Digging a little deeper, we asked Roland about the learning curve for digitalization with the in-house testing within the production process, and how this is changing the manner in which customers can order and customize products.

Roland provided examples of how Phoenix Contact has been able to introduce the digitalization process and what it has meant for their customers and business model. He explained that many individuals tend to discuss industry 4.0 and digitalization in terms of a particular product. And so, as customers are thinking products Phoenix Contact is thinking ahead about how to industrialize the process and add value for their customers.

A large portion of value-add comes from digital offerings and digital integration, which require substantial data models, as the essential component to digitalization is data.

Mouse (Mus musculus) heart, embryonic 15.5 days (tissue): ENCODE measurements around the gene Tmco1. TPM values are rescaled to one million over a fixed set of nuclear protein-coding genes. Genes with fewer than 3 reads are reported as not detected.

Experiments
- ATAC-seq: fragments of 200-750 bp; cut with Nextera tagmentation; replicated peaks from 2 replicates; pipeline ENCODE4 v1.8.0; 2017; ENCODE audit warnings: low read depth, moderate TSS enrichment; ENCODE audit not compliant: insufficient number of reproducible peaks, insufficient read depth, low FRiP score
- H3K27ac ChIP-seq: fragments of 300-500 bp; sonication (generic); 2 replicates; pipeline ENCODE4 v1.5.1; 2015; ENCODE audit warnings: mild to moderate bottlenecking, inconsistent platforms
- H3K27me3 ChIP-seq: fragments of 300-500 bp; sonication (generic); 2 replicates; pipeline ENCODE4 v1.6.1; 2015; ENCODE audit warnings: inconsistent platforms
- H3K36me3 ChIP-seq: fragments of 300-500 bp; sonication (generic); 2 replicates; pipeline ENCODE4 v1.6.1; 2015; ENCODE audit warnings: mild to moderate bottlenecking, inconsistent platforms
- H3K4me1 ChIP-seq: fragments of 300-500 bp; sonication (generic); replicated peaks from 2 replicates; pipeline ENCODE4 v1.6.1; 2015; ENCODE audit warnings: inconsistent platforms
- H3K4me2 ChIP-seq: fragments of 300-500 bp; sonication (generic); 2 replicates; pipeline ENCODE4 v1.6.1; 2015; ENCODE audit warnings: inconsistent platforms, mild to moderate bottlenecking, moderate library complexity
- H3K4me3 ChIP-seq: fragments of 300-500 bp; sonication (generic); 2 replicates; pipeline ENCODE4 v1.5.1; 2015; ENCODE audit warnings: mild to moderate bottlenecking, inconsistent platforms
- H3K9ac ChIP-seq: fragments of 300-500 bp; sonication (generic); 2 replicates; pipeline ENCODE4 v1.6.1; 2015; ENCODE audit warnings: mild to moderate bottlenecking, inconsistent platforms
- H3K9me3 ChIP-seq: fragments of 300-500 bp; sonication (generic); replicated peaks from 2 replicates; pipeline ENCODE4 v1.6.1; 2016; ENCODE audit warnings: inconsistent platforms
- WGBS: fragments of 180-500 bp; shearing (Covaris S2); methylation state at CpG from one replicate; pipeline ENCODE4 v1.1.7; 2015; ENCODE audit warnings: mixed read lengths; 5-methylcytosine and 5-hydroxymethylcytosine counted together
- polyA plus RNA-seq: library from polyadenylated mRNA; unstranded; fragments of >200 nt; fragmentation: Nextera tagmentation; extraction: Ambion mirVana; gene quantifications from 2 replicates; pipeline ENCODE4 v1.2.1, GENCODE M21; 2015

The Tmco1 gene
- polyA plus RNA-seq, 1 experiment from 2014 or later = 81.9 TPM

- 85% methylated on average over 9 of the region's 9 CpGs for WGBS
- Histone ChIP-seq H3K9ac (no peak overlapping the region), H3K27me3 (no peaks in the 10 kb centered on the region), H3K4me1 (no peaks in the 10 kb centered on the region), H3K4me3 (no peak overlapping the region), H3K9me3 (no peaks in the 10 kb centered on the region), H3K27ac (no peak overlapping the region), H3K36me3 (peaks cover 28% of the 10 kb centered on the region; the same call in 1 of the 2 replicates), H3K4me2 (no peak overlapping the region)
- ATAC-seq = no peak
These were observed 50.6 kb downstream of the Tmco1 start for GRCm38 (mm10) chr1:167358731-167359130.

Collaboration among companies is the digital integration of the customer into the production process. Recognizing the varying needs of customers, Phoenix Contact has in-house machine builders who have developed production equipment that represents a truly digital process for integration with customers from all over the world. Customers can integrate directly with Phoenix Contact on the development of custom products by accessing Phoenix Contact’s online configurator. Production machines are integrated to take the data set from the configurator and produce the custom product. The overall process is highly efficient and reduces costs and time, providing a customized product to its customers in an efficient manner.